The relationship between the six types can be seen when they are placed on a hexagon: 

The physical distance between each type shows you how close they are psychologically. It is also true that the personality types next to each other on the hexagon, are the closest psychologically.

For example, notice that the type that is the greatest distance from the Realistic type is Social.  When you read the description for these two types below, you understand why: their personalities are opposites!  Realistic and Investigative, on the other hand, are close.

 

Your Holland Scores

As you know, there are six Holland personality types.  To understand your scores, you need to be familiar with the characteristics of each type.  Take your time in reading them.  See if you can think of people who fit them.

 

HOLLAND’S SIX PERSONALITY TYPES

The description for each type below lists in order, its defining

  • Likes / Dislikes
  • Skills
  • Values
  • Self-Perceptions

 

Realistic

  • Likes to work with animals, tools, or machines; generally avoids social activities like teaching, healing and informing others.
  • Has good skills in working with tools, mechanical or electrical drawings, machines, or plants and animals.
  • Values practical things you can see, touch, and use like plants and animals, tools, equipment, or machines.
  • Sees self as practical, mechanical, and realistic.
  • Investigative
  • Likes to study and solve math or science problems; generally avoids leading, selling, or persuading people.
  • Is good at understanding and solving science and math problems.
  • Values science.
  • Sees self as precise, scientific, and intellectual.

Artistic

  • Likes to do creative activities like art, drama, crafts, dance, music, or creative writing; generally avoids highly ordered or repetitive activities.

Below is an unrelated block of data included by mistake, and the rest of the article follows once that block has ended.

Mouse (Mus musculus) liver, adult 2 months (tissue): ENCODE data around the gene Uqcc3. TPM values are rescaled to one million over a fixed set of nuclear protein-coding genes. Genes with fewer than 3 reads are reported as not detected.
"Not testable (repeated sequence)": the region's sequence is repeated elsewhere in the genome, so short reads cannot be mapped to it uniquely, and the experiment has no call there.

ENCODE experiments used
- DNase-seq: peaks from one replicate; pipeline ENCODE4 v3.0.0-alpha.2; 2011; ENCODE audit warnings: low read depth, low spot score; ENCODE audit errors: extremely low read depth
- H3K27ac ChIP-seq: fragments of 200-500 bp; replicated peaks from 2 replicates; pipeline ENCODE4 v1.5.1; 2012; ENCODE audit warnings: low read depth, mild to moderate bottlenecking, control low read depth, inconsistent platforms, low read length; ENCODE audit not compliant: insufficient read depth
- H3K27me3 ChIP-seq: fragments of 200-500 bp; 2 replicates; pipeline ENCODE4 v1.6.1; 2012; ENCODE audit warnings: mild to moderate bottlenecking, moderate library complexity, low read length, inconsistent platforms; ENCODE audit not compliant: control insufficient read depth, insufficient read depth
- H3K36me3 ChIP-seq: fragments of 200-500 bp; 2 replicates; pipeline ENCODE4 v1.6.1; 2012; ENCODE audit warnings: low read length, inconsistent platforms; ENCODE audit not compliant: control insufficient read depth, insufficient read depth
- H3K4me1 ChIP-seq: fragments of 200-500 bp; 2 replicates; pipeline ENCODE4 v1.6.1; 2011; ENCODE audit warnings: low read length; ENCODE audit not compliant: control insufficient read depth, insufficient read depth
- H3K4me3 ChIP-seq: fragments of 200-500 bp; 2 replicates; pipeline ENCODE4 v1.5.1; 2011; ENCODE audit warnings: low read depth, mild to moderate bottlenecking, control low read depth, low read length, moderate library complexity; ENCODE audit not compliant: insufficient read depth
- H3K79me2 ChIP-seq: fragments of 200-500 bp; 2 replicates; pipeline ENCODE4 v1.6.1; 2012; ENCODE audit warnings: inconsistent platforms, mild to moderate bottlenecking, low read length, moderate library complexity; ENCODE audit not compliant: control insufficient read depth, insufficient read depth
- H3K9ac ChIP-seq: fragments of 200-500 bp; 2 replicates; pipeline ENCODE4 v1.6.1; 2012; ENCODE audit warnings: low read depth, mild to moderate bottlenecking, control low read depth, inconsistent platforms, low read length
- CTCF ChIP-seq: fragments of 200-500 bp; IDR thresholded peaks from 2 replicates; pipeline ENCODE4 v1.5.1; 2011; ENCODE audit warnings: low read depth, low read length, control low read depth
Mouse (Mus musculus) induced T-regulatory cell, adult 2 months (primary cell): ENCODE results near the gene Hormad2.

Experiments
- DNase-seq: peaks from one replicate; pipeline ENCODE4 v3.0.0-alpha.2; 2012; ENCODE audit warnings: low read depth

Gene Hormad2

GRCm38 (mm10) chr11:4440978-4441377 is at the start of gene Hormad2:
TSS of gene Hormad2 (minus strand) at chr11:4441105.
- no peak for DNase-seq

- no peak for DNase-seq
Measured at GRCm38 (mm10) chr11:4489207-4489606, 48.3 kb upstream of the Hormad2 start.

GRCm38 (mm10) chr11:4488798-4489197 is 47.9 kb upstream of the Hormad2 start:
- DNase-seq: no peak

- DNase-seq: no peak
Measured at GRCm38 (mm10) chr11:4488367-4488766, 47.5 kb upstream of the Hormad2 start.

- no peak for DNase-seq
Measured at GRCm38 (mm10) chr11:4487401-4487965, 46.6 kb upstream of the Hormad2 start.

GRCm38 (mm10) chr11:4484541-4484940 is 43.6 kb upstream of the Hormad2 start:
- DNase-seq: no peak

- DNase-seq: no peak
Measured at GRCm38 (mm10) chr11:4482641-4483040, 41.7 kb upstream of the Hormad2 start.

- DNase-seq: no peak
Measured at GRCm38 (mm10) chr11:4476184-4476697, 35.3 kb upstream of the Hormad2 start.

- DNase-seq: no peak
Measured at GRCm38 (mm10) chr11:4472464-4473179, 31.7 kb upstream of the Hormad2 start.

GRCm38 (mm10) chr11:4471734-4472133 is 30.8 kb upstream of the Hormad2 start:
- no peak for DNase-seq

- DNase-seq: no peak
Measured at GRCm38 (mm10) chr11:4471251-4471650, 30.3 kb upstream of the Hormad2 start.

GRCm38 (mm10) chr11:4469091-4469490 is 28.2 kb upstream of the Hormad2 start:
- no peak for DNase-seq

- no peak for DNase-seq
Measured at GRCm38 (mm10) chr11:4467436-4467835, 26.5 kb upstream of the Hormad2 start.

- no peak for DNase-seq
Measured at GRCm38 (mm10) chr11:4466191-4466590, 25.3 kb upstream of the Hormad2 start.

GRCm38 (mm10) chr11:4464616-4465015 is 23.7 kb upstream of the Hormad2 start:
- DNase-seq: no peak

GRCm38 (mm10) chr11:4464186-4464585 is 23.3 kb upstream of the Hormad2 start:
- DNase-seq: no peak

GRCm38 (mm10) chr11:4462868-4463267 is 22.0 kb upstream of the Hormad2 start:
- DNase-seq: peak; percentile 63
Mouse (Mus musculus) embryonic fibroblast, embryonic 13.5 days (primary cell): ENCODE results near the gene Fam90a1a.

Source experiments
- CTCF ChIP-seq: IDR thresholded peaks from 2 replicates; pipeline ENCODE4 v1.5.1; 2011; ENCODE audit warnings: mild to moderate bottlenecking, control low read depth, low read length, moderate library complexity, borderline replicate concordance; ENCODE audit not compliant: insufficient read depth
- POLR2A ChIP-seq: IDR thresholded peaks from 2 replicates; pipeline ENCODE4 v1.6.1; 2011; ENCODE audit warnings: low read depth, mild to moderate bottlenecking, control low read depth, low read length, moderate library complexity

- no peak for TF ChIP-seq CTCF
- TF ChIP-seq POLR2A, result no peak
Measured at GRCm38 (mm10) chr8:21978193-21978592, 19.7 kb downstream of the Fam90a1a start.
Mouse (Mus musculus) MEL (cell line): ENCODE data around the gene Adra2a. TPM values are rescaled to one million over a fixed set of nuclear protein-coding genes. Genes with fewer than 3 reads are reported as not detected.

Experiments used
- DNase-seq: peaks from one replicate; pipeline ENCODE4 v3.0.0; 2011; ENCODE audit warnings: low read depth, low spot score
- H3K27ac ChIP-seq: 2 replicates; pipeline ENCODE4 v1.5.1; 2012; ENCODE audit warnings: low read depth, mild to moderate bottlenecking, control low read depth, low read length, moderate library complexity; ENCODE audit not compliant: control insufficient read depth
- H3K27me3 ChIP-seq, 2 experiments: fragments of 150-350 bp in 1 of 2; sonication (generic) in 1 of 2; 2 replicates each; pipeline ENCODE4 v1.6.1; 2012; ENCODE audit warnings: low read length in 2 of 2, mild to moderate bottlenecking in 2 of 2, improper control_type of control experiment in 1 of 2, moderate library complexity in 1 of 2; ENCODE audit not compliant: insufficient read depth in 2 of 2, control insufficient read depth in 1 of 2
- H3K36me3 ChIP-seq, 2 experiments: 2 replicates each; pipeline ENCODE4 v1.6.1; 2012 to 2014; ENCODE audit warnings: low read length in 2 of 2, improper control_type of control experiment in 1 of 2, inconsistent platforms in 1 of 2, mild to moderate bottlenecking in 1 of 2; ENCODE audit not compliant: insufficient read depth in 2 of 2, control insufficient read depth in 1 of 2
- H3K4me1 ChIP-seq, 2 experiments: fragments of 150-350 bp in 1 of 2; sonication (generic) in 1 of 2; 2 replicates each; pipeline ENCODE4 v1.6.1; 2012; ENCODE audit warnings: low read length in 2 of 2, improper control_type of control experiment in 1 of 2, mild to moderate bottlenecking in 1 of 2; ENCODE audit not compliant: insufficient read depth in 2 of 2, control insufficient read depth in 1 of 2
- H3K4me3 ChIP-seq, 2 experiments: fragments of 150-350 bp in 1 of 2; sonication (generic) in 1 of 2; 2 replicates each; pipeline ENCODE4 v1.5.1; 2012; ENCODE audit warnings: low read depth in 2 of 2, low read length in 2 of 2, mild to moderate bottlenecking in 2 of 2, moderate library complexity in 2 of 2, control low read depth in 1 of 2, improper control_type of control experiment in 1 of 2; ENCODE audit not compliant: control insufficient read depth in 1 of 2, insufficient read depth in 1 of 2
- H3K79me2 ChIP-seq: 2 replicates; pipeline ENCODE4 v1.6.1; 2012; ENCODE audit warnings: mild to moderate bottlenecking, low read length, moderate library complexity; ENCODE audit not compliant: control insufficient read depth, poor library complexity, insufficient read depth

• Has good artistic abilities in creative writing, drama, crafts, music, or art.
  • Values the creative arts – like drama, music, art, or the works of creative writers.
  • Sees self as expressive, original, and independent.

Social

  • Likes to do things to help people – like teaching, counselling, nursing, or giving information.
  • Generally avoids using machines, tools, or animals to achieve a goal.
  • Is good at teaching, counselling, nursing, or giving information.
  • Values helping people and solving social problems.
  • Sees self as helpful, friendly, and trustworthy.
     

Enterprising

  • Likes to lead and persuade people, and to sell things and ideas; generally avoids activities that require careful observation and scientific, analytical thinking.
  • Is good at leading people and selling things or ideas.
  • Values success in politics, leadership, or business.
  • Sees self as energetic, ambitious, and sociable.

Conventional

  • Likes to work with numbers, records, or machines in a set, orderly way; generally avoids ambiguous, unstructured activities.
  • Is good at working with written records and numbers in a systematic, orderly way.
  • Values success in business.
  • Sees self as orderly, and good at following a set plan.

 

HOLLAND’S SIX WORK ENVIRONMENTS

Realistic
Persons having a Realistic personality type "dominate" this environment.
For example, at a construction site there will be more people having a "Realistic" personality than there will be people who have a Social or Artistic type.

"Realistic" people create a "Realistic" environment. For example, they particularly value people who are practical and mechanical – who are good at working with tools, mechanical or electrical drawings, machines, or animals.

Examples of occupations with a Realistic environment are:-

  • Farmer  Forester
  • Fire Fighter
  • Police Detective
  • Engineering Technician
  • Aircraft Pilot
  • Carpenter
  • Electrician
  • Diesel Mechanic
  • Locomotive Engineer
  • Truck Driver
  • Dental Laboratory Technician

 

Investigative